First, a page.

First, I have to complain about the corporations that are using computers to replace common sense. Let me preface this by saying that I am not a Luddite. I love laptop. I make use of many modern conveniences, including automatic deposit of my paycheck and automatic withdrawl of my phone bill. My mother also appreciated these services, correctly foreseeing that she might get sick someday, and that things would be easier for her (and me) if her phone bill, energy bill, and Blue Cross bill were all paid every month, whether she was up to writing a check or not. I appreciate her foresight, but here’s the problem. Getting these three companies to stop, withdrawing her money every month has reminded me of Satre’s No Way Out.
Let me just give Blue Cross as an example. I called them at the beginning of January to notify them of my mother’s death. After pressing 1 for current accounts and entering my mother’s account number, I was greeted with a message that began, “Due to higher than anticipated call volumes…” In early January there probably was high call volume due to all the new customers trying to sign up for the gym discount, so I dutifully held until I got a real person who assured me she would take care of everything. I was, therefore, surprised when I found on mom’s next bank statement that Blue Cross had withdrawn $171 on January 6. After calling back, entering the right numbers, listening to the “higher than anticipated call volume message” and waiting on hold again, a real person finally came on the line to say that they were so busy they would have to take my name and number and call me back within twenty-four hours. Ten days later I got the call on my cell phone while driving. A very nice woman assured me that my mother’s death was noted on the computer and that she would make sure I was reimbursed for the January payment. I told her I was planning to close my mother’s checking account at the end of the month, so I wanted to be sure they would not to try to withdraw in February. She assured me she would take care of it.
Imagine my joy last week when I got a notice from my bank that the account I thought I had closed now had a negative balance due to the Blue Cross withdrawl and the $35 bounced check fee the bank had slapped me with. After calling the bank, entering the account number, and waiting on hold, a woman explained that closed accounts aren’t really closed right away, just in case there are outstanding checks or automatic withdrawls. She said I could negotiate for a waiver of the bounced check fee, after Blue Cross refunded the money, which they said they were going to do, but haven’t done yet. When I called them again yesterday (for at least the fourth time), I noticed that they are not very good at anticipating their call volume which always seems to be higher than usual. The cheery message that repeated while I was on hold told me I could be a better parent on Valentine’s Day by giving my children positive feedback instead of candy. The mousy woman I finally reached said there was a note on the computer that my claim was being processed, but she couldn’t tell me if they would be putting the money back into the bank account or sending me a check. (It was apparently impossible to speak to the people who actually handle the reimbursing.) It wasn’t until after I hung up that I realized I still haven’t been reimbursed for the January payment.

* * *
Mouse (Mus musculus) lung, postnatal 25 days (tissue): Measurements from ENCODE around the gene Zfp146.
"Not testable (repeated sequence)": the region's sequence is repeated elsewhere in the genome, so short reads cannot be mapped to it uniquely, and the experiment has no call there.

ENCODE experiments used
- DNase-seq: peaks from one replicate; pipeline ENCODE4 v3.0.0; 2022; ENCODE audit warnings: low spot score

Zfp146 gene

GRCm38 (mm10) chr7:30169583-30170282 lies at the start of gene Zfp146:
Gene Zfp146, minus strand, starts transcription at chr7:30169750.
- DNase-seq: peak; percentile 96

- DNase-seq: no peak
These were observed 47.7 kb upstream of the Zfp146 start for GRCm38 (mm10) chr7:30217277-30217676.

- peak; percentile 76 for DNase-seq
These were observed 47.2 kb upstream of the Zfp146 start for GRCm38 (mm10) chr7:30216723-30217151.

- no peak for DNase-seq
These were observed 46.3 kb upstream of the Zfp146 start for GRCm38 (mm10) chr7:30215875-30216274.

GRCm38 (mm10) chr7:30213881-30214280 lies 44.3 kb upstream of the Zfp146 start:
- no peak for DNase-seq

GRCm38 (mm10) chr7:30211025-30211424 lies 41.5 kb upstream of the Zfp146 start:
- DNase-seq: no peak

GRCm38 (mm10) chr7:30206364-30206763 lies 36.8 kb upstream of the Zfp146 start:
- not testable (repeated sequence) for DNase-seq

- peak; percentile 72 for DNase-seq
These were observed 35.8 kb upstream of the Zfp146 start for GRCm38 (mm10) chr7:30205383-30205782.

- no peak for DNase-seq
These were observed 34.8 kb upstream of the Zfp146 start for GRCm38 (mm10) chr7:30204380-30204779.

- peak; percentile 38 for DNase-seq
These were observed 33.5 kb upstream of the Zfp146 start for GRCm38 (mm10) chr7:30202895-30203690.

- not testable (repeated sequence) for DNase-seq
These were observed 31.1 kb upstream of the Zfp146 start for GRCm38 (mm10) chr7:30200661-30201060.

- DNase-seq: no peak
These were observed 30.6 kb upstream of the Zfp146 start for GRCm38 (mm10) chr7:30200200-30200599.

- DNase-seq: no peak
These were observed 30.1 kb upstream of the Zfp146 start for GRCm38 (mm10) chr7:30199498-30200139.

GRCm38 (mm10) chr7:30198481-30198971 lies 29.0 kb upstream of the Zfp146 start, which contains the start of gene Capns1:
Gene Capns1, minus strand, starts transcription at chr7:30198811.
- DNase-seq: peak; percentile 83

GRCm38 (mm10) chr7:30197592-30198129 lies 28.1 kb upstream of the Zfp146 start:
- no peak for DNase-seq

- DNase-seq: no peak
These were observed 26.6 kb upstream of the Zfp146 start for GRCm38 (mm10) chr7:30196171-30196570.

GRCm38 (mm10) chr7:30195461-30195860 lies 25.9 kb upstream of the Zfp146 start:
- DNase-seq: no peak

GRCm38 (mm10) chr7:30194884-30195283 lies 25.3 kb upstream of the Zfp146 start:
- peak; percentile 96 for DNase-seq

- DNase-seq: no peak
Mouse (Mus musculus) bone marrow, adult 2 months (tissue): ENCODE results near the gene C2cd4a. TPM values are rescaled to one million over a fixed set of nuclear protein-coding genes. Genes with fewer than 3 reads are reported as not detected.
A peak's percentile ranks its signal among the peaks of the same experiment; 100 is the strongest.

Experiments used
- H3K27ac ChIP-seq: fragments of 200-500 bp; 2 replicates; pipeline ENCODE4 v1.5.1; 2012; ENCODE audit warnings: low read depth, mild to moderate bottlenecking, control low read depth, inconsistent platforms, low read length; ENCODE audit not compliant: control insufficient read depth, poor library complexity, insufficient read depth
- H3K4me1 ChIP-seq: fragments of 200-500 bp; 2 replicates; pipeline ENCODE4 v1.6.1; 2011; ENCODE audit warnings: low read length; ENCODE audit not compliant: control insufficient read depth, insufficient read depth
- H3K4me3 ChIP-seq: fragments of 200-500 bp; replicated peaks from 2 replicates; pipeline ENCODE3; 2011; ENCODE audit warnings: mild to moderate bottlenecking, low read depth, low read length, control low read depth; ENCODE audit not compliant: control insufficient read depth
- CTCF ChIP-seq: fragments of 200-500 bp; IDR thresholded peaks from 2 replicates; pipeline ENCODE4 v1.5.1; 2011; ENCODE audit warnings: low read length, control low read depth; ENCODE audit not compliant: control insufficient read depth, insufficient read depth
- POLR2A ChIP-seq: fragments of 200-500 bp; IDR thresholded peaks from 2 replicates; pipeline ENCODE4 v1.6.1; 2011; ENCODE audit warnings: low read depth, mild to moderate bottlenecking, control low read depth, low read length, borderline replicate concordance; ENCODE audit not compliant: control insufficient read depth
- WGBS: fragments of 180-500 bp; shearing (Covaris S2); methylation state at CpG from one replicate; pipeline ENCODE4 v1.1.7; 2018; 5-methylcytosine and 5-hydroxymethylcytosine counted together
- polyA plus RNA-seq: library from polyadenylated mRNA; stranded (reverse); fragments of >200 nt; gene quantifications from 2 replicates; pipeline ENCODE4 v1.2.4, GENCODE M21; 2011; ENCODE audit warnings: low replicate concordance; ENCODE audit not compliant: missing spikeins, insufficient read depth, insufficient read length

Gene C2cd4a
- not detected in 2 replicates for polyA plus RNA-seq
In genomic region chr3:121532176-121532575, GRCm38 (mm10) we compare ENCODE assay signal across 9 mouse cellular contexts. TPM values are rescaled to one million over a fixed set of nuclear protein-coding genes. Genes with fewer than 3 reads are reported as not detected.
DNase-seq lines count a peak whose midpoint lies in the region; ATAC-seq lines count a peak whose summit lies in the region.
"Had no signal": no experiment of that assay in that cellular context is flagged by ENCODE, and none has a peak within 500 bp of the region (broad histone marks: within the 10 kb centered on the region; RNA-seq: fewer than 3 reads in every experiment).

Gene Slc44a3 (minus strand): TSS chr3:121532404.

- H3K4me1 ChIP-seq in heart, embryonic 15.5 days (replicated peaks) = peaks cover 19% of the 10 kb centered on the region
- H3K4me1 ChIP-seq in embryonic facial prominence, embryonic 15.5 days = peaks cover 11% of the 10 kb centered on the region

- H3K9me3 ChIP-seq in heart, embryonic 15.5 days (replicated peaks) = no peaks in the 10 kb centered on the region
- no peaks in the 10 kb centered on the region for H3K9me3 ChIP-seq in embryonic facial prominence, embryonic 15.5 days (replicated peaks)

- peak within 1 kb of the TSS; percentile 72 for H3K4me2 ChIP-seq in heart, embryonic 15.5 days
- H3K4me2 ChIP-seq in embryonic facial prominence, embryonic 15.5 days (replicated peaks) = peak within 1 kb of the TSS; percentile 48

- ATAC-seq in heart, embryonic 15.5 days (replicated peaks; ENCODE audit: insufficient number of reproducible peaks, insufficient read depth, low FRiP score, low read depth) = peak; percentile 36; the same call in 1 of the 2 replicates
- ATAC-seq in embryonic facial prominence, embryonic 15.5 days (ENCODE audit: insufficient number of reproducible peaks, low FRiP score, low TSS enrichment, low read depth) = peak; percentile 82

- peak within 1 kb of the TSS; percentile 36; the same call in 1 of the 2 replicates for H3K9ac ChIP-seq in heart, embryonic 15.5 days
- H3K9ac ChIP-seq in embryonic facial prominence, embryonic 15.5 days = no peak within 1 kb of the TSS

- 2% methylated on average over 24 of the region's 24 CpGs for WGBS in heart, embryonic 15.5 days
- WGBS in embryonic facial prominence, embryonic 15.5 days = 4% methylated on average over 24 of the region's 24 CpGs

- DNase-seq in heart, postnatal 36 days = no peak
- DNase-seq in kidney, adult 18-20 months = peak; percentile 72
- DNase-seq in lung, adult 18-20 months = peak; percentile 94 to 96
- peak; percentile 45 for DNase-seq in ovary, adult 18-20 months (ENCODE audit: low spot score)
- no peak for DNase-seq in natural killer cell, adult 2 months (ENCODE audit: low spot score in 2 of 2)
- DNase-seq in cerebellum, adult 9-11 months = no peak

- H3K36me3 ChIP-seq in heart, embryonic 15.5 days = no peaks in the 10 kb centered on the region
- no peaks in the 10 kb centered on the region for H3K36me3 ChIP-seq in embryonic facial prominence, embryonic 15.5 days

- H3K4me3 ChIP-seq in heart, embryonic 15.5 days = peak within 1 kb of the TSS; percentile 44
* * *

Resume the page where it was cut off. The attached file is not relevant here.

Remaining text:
Similar scenarios have played out with all three of the companies that had their tentacles in mom’s bank account, as well as the company that had her pension annuity. Some companies ask you to give the last four digits of the account owner’s social security number as confirmation, which always sends me scrambling for the piece of paper where it’s written. One company has voice recognition software that doesn’t recognize “death” as a real problem. It also doesn’t work right if there are children yelling “No” and “Stop it!” at each other in the background.
I should add that every real person I have dealt with was polite and sympathetic, if not always well informed. The problem is that the information these people type into the computer doesn’t translate into action, or when it does, the person taking the action doesn’t understand what is needed from the short note on the computer (This has been the problem with the annuity company.) At first I thought the companies were just inefficient, but now I’m getting cynical. I suspect Blue Cross wants to earn interest off my mom’s money for as long as possible. More importantly, they want us to feel disempowered and intimidated so we’ll think twice about challenging them when they refuse to pay a claim.
This bit about feeling disempowered feels related to The Wisdom to Know the Difference, though I haven’t sifted it all out yet. It seems that the more control we give large institutions, the less we have ourselves. I certainly have felt disempowered several times during this process, helpless to solve a simple problem or even speak to the person with the power to solve it. It makes me wonder how our globalized economy affects the way we see our ability to “change what can be changed.”
I’m still sitting with the book idea, but this week has reminded me how much I miss writing when I don’t get to do it. I like teaching, and I do miss it, but I don’t get cranky after a week of not teaching the way I get cranky after a week of not writing. This should tell me something about how I want to prioritize my time and give me the courage to focus on writing again, even as I finish sorting out my mother’s affairs.